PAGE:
By Jana-Mari Smith
The facts: Rhino poaching incident in Namibia December 2012
- A cattle herdsman discovers the carcass of a black-rhino mother and her calf on Christmas day 2012
- This is the second confirmed rhino-poaching incident in the past two years in Namibia
- Before this the last confirmed rhino-poaching incident took place in 1994
- It is reported immediately and less than 24 hours later, a poacher delivers a full confession, the horns, the weapon and the ammunition and he is arrested
- While serious concerns about the emergence of rhino poaching in Namibia have arisen, including the number of moneymen and links to the Asian market, a serious message is sent out to the syndicates – Namibia is ready to deal with them and critical on the ground awareness is in place
A SAD CHRISTMAS
Just before the year 2012 ended, the news broke that a female black rhino had been poached and her calf had died from thirst, malnutrition and shock. Hopes that the year could end without a single rhino-poaching incident in Namibia were dashed.
But despite the shocking tragedy there was a silver lining around the dark clouds of the scourge of rhino poaching visible.
”Unbelievably, the poacher, Tjihetura Tjihura (41) confessed within an hour of being confronted by community members, police and rhino guardians on 25 December.“
He then led authorities to the hiding place where he had stashed the two horns, the stolen guns and ammunition.
While the details are vague, it is no secret that the poacher pointed the authorities in the direction of the kingpins of the operation, who run thriving businesses in the area.
Tjihura was arrested and bail has been denied to date. His next court appearance has been scheduled for 28 March.
The incredible speed and quick cooperation between the community, Save the Rhino Trust (SRT), police and private individuals and organisations in response to the initial report made it evident that Namibia’s ongoing efforts to prevent and fight rhino poaching have been successful.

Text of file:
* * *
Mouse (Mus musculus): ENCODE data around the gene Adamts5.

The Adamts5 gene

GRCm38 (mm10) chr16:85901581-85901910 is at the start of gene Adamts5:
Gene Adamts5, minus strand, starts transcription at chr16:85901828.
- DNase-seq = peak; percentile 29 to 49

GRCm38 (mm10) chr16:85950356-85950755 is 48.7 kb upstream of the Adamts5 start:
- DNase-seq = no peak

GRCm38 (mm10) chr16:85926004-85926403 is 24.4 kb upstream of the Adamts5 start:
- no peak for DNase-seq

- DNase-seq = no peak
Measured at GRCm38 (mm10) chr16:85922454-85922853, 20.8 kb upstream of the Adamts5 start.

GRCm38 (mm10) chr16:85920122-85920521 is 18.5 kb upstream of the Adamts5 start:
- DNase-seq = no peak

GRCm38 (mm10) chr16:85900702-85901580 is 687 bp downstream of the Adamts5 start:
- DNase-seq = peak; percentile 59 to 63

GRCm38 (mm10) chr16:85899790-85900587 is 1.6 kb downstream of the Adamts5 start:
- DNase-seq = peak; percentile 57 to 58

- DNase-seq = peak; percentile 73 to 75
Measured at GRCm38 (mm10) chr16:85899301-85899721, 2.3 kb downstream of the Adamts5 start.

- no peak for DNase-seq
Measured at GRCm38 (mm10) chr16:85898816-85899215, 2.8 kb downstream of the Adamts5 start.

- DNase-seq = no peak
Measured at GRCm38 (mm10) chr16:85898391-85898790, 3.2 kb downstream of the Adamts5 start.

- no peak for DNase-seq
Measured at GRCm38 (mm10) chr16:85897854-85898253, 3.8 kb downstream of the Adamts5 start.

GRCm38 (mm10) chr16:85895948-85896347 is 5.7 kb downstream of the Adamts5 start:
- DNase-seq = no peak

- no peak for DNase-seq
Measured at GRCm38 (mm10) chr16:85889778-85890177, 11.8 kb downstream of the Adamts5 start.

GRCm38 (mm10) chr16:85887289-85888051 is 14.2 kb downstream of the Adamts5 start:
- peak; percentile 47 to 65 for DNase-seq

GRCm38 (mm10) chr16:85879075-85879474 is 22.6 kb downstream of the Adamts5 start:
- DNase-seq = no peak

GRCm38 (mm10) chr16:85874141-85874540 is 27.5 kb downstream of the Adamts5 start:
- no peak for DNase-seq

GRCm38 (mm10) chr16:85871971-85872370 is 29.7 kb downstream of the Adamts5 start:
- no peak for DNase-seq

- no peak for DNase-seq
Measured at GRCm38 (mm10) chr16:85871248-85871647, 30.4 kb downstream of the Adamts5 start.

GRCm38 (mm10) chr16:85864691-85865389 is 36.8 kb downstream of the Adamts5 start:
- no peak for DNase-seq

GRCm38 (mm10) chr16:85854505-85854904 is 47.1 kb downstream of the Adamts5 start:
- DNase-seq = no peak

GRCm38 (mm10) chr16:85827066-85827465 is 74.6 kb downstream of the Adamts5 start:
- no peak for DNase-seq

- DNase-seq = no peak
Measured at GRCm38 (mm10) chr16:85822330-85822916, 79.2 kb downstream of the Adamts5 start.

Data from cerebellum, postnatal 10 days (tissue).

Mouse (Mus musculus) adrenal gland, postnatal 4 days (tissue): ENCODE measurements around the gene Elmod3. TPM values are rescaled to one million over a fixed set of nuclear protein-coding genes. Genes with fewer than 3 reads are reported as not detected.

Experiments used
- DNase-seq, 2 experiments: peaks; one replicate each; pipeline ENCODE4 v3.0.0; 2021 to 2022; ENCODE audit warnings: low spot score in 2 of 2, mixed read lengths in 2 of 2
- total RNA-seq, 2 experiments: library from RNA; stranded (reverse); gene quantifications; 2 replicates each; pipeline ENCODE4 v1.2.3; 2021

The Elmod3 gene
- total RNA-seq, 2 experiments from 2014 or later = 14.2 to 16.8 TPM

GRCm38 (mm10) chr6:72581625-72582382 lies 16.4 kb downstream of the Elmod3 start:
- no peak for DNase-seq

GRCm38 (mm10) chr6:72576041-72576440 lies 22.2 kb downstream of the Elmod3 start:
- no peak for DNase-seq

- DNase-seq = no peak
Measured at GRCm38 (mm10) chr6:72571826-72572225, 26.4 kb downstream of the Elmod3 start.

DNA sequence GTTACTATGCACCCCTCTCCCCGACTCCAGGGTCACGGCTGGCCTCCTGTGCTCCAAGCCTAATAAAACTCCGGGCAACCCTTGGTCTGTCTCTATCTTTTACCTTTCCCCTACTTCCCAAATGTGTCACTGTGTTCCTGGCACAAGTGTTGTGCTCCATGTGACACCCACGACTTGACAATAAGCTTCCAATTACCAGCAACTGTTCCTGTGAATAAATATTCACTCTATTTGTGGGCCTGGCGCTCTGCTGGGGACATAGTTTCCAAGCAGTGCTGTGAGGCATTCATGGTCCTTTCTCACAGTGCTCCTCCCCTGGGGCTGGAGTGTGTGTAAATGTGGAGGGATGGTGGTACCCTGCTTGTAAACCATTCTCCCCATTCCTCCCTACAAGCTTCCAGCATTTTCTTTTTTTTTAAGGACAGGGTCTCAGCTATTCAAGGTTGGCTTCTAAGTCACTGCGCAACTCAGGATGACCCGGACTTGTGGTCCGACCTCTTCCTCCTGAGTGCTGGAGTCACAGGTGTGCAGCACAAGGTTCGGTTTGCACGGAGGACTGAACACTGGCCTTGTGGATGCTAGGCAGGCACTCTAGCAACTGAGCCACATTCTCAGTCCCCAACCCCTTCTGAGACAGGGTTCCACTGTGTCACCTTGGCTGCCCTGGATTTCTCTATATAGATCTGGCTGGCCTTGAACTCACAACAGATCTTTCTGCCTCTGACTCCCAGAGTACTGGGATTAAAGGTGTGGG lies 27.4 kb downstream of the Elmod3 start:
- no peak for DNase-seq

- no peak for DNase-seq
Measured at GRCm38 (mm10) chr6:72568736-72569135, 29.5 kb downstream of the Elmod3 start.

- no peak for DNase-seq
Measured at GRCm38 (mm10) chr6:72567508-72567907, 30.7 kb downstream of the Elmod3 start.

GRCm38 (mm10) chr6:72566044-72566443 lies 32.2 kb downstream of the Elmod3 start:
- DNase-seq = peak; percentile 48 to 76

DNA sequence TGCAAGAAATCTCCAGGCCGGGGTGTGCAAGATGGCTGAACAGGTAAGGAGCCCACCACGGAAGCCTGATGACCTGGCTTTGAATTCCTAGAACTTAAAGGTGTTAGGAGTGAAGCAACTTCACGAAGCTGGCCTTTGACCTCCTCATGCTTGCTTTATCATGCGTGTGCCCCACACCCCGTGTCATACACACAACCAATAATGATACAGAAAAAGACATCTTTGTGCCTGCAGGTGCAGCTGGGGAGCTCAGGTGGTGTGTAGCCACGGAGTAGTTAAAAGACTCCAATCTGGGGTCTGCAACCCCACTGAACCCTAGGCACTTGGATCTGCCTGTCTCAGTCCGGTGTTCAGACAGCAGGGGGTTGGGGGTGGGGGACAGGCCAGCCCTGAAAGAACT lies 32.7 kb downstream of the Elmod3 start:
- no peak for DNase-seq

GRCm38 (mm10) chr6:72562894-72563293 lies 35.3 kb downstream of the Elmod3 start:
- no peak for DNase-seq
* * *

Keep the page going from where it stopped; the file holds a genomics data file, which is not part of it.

There is no denying though that the news deepened the disquiet in Namibia and the fear that South Africa’s apparent lack of control over their unstoppable rhino poaching problem, could move across the border into Namibia.
Shaka Karutjaiva unwittingly became the hero of the story when he discovered the carcass and the still-living calf on December 25 in a remote area of Kaokoland. A livestock herdsman, he had trekked his cattle deep into the mountains close to the Mbakonja area in the Palmwag concession, due to the drought that has held many parts of Namibia in its grip over the past few months.
Pushing his animals ever deeper into the tough terrain, Shaka stumbled upon the horrifying scene of a female rhino that had obviously been slaughtered for her horns. Nearby a young calf hovered on the brink of death, slowly dying from malnutrition, heat and stress.
No one would have known what Shaka had seen, had he simply moved on and not undertaken the trek to the SRT camp.
”But guided by his conscience and sense of responsibility, Shaka decided to return to Mbakondja to alert Save-the-Rhino-Trust guard, Mannetjie Ganuseb.“
Mannetjie was manning a SRT rhino station in the area. SRT’s foresight to set up a station in this remote, Rhino rich area was key to the silver lining of this story.
From here on, matters moved fast. Mannetjie alerted his SRT bosses, who in turn alerted the team at the Ministry of Environment (MET), the police and the veterinarians. The major concern was for the calf. They knew that every second counted.
THE RESCUE EFFORT
This part of Namibia is not open country. It is rugged, hot and dry, coated with sharp and inhospitable edges.
On 25 December, less than 24 hours after the alert had been raised, a concerned team of SRT members, police, private individuals and community game guards set off to locate the calf and the carcass of its mother.
It was a difficult drive. In the end members of the team had no other choice but to stop at a Himba cattle post on their way to the poached rhino and her calf.